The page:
Deploying a Text Classification Model Using Flask and Vue.js


Successful machine learning models are developed to serve and bring value to an end user. Whether the end user is a customer or domain expert, the full value of data science is only realized by operationalizing the workflow and exposing model predictions and insights to the end user. End users consume and interact with models in different contexts—via a web application, mobile application, or a command line API request.

It’s worth noting that no model is perfect and a successful model is an evolving one. This means the model can be improved through an iterative process that involves continually gaining user feedback and new data, re-training, and re-deploying over and over again. Performing the iterative process often shortens the machine learning cycle, resulting in better models and more impact.

Integrating a machine learning model into an existing production environment in order to start using it to make practical business decisions based on data can be extremely demanding. This is because considerable effort is required for related tasks such as routing and domain configuration, load balancing, environment installation, and more.

Turning the Spam Message Classifier into a Web Application

To help illustrate this difficult process, we’ll deploy a spam classification model as a REST API with Flask and a Vue.js webapp that connects and makes calls to the API. The web application consists of a simple web page with a form field that lets us enter a text message. Upon submitting the message to the web application, the appropriate API endpoint is called, which in turn processes and returns to the frontend the result—classifying the text as either spam or not spam.

The spam classification model used in this article was trained and evaluated in my previous article using the Flair Library, a simple framework for state-of-the-art Natural Language Processing build on top of PyTorch.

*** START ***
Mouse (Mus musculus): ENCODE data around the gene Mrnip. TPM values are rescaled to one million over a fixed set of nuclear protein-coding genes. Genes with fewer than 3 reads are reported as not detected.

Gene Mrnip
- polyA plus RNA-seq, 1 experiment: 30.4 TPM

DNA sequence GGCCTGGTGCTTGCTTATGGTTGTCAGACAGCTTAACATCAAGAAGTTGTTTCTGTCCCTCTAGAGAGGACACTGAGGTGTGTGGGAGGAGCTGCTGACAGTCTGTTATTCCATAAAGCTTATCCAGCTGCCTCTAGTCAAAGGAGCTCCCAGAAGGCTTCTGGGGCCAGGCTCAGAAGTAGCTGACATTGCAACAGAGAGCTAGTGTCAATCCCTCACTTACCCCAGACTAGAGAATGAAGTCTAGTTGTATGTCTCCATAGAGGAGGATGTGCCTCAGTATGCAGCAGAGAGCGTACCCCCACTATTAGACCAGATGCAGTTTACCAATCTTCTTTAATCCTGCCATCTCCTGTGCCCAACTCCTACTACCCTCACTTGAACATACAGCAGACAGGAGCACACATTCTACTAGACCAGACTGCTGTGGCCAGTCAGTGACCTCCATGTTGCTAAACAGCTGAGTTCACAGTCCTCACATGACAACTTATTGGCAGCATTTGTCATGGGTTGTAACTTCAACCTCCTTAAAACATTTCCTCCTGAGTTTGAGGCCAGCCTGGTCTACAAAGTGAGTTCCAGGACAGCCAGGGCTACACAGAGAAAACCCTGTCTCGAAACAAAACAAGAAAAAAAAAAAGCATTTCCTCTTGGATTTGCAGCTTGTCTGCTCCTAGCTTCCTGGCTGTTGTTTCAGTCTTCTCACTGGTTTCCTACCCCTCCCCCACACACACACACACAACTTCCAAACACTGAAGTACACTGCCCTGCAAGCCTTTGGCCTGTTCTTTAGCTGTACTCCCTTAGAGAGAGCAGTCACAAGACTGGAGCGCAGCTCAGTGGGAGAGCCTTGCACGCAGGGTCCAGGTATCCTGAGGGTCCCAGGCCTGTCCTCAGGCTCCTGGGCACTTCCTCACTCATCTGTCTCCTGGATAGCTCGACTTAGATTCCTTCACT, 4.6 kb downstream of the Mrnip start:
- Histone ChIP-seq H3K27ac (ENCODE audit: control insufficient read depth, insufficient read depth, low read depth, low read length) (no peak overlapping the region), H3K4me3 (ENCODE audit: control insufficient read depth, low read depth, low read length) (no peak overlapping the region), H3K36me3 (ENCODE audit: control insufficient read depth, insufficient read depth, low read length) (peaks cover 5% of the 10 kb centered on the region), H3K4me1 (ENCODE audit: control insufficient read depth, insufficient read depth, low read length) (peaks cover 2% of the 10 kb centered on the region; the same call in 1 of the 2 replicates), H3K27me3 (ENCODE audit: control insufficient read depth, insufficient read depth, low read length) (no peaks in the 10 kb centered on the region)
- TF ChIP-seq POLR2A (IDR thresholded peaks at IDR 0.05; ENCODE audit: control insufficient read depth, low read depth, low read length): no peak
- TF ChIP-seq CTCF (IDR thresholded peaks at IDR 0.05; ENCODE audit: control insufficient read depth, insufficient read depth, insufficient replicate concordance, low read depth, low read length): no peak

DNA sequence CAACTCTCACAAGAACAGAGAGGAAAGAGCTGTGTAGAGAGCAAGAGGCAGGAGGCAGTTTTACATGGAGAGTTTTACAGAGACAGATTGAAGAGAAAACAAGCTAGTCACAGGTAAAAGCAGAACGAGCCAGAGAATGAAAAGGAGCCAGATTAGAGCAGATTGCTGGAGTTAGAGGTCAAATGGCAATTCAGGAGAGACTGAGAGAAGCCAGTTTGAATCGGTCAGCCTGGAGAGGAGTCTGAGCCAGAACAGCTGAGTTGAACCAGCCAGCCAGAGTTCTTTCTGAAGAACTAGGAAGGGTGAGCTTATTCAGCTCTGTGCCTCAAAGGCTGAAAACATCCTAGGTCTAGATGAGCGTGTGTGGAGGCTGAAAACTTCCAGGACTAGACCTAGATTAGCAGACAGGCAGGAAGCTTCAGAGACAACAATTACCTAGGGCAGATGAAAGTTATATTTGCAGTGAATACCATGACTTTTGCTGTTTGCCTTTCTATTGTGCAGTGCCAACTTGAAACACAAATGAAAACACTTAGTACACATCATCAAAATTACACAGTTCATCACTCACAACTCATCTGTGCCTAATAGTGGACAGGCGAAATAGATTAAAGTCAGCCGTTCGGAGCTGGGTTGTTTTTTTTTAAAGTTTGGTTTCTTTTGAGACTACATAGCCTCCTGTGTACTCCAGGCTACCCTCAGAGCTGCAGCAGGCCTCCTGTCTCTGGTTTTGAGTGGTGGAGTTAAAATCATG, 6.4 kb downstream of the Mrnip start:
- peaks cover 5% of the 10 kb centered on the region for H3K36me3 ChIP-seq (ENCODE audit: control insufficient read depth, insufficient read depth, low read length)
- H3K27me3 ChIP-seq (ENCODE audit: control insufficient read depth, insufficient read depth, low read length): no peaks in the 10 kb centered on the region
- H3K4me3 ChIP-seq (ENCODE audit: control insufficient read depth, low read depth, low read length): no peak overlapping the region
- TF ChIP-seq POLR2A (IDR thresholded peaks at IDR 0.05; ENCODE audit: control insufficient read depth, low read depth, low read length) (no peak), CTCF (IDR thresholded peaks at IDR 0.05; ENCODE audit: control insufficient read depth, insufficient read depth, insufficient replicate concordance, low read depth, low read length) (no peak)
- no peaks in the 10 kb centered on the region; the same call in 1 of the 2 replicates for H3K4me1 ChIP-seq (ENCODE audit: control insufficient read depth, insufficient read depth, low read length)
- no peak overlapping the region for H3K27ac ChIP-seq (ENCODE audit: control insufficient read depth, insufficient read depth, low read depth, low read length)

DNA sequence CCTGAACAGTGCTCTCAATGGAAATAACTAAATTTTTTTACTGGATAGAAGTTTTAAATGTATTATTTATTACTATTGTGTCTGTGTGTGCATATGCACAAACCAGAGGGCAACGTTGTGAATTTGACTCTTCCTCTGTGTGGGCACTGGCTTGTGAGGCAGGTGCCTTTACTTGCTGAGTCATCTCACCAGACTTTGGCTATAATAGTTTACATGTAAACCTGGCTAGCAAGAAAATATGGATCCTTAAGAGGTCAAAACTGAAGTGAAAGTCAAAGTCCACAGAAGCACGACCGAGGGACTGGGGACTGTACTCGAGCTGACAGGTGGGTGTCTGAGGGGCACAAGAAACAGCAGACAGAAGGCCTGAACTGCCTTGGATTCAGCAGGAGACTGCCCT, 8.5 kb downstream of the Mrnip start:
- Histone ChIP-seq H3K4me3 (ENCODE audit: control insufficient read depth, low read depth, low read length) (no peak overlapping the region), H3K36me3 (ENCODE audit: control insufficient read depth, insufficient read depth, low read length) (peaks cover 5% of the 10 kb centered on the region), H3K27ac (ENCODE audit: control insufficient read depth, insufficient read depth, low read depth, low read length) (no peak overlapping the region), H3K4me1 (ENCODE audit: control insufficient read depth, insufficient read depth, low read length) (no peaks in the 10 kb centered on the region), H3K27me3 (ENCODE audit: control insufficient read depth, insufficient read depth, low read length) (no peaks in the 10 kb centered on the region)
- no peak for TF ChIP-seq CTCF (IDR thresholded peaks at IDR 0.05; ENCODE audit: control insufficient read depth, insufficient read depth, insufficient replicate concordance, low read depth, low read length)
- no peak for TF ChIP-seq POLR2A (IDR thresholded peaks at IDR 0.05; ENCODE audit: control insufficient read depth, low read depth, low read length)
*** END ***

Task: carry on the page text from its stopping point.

Implementing the Flask API

API stands for Application Program Interface, which can be defined as a set of methods of communication between various software components. In other words, an API allows computer programs to communicate amongst themselves or with the underlying operating system. A common architectural approach to designing web services is REST (REpresentational State Transfer).

Central to the concept of RESTful API is the notion of resources that are represented by Uniform Resource Locators (URLs). The clients send requests to these URLs using the methods defined by the HTTP protocol, and possibly as a result of that the state of the affected resource changes.

While REST is independent of any underlying protocol and is not necessarily tied to HTTP, most common REST implementations use HTTP as the application protocol. It takes advantage of the HTTP protocol to provide CRUD (Create, Read, Update, and Delete), with CRUD behavior mapping to the HTTP protocol method verbs—namely Post, Get, Put and Delete.

Flask is a lightweight WSGI web application framework designed to make getting started with APIs quick and easy, with the ability to scale up to complex applications.

Flask can be installed using the pip command as follows;

pip install flask

The code below creates a server that listens to web traffic, run functions to process the requests raised, and finally sends a response back to the requester.

We start by importing the required Python libraries. The flask-cors extension is used for handling Cross-Origin Resource Sharing (CORS), making cross-origin AJAX possible.

from flask import Flask, jsonify, request
from flask_cors import CORS
from flask import session
from flair.models import TextClassifier
from import Sentence

Once we import flask, we need to create an instance of the flask class for our web app, specify the secret_key needed to maintain sessions in our Flask application, and enable CORS for all routes.